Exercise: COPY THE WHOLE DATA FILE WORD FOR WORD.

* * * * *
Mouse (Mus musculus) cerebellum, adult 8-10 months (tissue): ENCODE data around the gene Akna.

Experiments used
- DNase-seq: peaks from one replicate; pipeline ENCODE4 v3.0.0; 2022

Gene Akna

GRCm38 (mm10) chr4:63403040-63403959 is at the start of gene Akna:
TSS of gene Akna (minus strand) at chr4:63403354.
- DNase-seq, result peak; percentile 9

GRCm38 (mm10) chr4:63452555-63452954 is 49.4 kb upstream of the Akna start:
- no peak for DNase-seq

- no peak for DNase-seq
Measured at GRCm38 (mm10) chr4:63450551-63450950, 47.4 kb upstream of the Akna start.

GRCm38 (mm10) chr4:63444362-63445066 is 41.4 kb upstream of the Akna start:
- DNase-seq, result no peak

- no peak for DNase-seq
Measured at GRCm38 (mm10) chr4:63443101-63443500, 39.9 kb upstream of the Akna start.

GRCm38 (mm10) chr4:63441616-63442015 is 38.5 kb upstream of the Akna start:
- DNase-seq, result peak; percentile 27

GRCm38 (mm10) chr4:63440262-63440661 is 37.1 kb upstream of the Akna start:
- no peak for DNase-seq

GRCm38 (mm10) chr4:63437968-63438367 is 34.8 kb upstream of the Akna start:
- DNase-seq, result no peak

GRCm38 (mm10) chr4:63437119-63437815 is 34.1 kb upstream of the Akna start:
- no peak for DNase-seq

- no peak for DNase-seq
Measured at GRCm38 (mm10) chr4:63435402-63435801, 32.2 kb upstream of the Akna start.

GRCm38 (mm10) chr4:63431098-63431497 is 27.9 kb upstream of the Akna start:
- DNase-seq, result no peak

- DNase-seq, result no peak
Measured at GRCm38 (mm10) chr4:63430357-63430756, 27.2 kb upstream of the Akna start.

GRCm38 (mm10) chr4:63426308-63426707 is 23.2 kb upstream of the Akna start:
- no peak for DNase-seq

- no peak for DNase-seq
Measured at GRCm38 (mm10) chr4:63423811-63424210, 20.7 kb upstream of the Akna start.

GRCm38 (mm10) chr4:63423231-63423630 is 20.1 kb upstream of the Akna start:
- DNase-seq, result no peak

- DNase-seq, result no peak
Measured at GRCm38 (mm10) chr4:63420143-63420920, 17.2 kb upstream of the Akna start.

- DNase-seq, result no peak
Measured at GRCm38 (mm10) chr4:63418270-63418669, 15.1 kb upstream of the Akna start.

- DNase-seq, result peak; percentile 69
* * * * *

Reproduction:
Mouse (Mus musculus) cerebellum, adult 8-10 months (tissue): ENCODE data around the gene Akna.

Experiments used
- DNase-seq: peaks from one replicate; pipeline ENCODE4 v3.0.0; 2022

Gene Akna

GRCm38 (mm10) chr4:63403040-63403959 is at the start of gene Akna:
TSS of gene Akna (minus strand) at chr4:63403354.
- DNase-seq, result peak; percentile 9

GRCm38 (mm10) chr4:63452555-63452954 is 49.4 kb upstream of the Akna start:
- no peak for DNase-seq

- no peak for DNase-seq
Measured at GRCm38 (mm10) chr4:63450551-63450950, 47.4 kb upstream of the Akna start.

GRCm38 (mm10) chr4:63444362-63445066 is 41.4 kb upstream of the Akna start:
- DNase-seq, result no peak

- no peak for DNase-seq
Measured at GRCm38 (mm10) chr4:63443101-63443500, 39.9 kb upstream of the Akna start.

GRCm38 (mm10) chr4:63441616-63442015 is 38.5 kb upstream of the Akna start:
- DNase-seq, result peak; percentile 27

GRCm38 (mm10) chr4:63440262-63440661 is 37.1 kb upstream of the Akna start:
- no peak for DNase-seq

GRCm38 (mm10) chr4:63437968-63438367 is 34.8 kb upstream of the Akna start:
- DNase-seq, result no peak

GRCm38 (mm10) chr4:63437119-63437815 is 34.1 kb upstream of the Akna start:
- no peak for DNase-seq

- no peak for DNase-seq
Measured at GRCm38 (mm10) chr4:63435402-63435801, 32.2 kb upstream of the Akna start.

GRCm38 (mm10) chr4:63431098-63431497 is 27.9 kb upstream of the Akna start:
- DNase-seq, result no peak

- DNase-seq, result no peak
Measured at GRCm38 (mm10) chr4:63430357-63430756, 27.2 kb upstream of the Akna start.

GRCm38 (mm10) chr4:63426308-63426707 is 23.2 kb upstream of the Akna start:
- no peak for DNase-seq

- no peak for DNase-seq
Measured at GRCm38 (mm10) chr4:63423811-63424210, 20.7 kb upstream of the Akna start.

GRCm38 (mm10) chr4:63423231-63423630 is 20.1 kb upstream of the Akna start:
- DNase-seq, result no peak

- DNase-seq, result no peak
Measured at GRCm38 (mm10) chr4:63420143-63420920, 17.2 kb upstream of the Akna start.

- DNase-seq, result no peak
Measured at GRCm38 (mm10) chr4:63418270-63418669, 15.1 kb upstream of the Akna start.

- DNase-seq, result peak; percentile 69